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How to protect yourself from apps that leak your private data

How to protect yourself from apps that leak your private data

In light of yesterday’s revelation on allegedly leaky apps, like Angry Birds, Twitter, Facebook and others, being used by US and British spy agencies to collect personal data on their users, mobile security firm Lookout has put out a few tips and suggestions to help users combat the chances of having their personal privacy infringed upon. We’ve broken them down for you.

androidpit angry birds nsa
 © Rovio / AndroidPIT

Avoid giving too much of yourself away

When apps ask you to divulge tons of personal information, try to remain discreet, create fake names, don’t share your real location and if the questions asked are optional, then just skip answering them. If you don’t want apps to collect your location or contacts, make sure to turn these features off in the settings.

Only install apps from legitimate app store

Though it’s really tempting to install APKs for apps from various sites and forums, to lower your risk of being a victim of malware and leakage, it’s advisable to only install apps from the Google Play Store, Apple’s App Center, the Amazon App store and our own AndroidPIT App Center.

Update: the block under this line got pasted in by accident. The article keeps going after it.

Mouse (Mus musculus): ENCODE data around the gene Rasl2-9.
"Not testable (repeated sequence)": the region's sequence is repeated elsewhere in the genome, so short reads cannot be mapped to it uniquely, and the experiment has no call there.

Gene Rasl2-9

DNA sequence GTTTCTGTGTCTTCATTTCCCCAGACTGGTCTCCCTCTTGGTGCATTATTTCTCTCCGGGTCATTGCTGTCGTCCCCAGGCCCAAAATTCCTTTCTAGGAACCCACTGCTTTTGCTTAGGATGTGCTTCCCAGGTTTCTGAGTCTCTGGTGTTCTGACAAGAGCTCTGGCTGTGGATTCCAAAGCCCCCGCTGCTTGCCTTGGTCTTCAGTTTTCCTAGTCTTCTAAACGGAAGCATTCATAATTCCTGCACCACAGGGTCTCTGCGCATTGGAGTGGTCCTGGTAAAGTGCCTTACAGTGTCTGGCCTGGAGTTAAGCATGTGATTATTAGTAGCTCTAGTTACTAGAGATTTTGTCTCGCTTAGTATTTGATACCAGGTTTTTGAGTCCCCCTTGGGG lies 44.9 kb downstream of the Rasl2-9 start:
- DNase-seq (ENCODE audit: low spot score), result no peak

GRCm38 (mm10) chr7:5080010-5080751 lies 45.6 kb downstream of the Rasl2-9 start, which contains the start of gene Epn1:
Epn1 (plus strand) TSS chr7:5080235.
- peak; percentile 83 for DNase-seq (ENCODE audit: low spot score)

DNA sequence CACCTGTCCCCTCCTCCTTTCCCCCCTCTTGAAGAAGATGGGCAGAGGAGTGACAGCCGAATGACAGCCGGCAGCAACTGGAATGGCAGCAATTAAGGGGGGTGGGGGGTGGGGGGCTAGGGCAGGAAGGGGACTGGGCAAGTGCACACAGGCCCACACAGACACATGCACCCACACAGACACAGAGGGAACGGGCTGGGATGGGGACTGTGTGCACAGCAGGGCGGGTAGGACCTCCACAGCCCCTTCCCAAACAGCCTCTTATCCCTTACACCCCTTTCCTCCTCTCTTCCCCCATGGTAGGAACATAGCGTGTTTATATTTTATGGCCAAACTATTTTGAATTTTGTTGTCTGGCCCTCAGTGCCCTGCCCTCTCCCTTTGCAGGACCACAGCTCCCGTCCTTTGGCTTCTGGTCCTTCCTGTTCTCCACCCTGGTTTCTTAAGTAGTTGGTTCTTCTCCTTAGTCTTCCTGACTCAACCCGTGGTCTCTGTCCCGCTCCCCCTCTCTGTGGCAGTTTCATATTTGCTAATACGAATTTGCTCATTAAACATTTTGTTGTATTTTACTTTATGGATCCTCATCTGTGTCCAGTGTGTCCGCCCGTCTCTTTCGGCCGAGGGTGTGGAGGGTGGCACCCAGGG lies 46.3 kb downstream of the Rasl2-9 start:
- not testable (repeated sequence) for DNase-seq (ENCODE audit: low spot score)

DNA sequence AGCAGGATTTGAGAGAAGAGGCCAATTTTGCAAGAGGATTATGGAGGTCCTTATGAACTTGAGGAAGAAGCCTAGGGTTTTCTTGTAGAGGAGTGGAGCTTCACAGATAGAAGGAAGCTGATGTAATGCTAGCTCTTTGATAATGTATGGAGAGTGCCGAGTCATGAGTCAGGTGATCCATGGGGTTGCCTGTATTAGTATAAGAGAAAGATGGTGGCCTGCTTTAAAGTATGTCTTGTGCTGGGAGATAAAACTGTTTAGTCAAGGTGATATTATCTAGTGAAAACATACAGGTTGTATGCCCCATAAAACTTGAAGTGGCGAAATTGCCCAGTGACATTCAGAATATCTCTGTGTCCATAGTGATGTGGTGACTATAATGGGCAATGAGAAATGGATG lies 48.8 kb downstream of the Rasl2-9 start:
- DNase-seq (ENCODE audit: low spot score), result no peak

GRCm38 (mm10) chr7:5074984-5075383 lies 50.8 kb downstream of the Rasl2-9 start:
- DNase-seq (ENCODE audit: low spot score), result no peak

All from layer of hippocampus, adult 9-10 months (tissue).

Be informed before installing

Before pressing that install button, it’s a good idea to check what people are saying in the reviews on the Google Play Store, or on the web, simply by searching for it in Google. You might just discover that app’s dirty little secrets. Also, take the time to read the app permissions before downloading. These will clearly outline what personal information the app is going to use to function, whether it be the unique IMEI number of your phone, contact phone numbers and other info, data location etc. Some apps can even access your camera. Even some updates for the apps that you already have on your phone might ask for further permissions. You can tap on every single part of the permissions for further information about what each permission means. For example, did you know a recent Google Maps update wants to know the frequency at which you email and call your existing contacts. Bizarre!

androidpit maps permissions
Make sure you read the permissions before installing and tap on each section for more information. © AndroidPIT

At which point in time do you say no to an app? How much information do you feel comfortable sharing, if any at all?

Via: Phone Arena Source: Lookout

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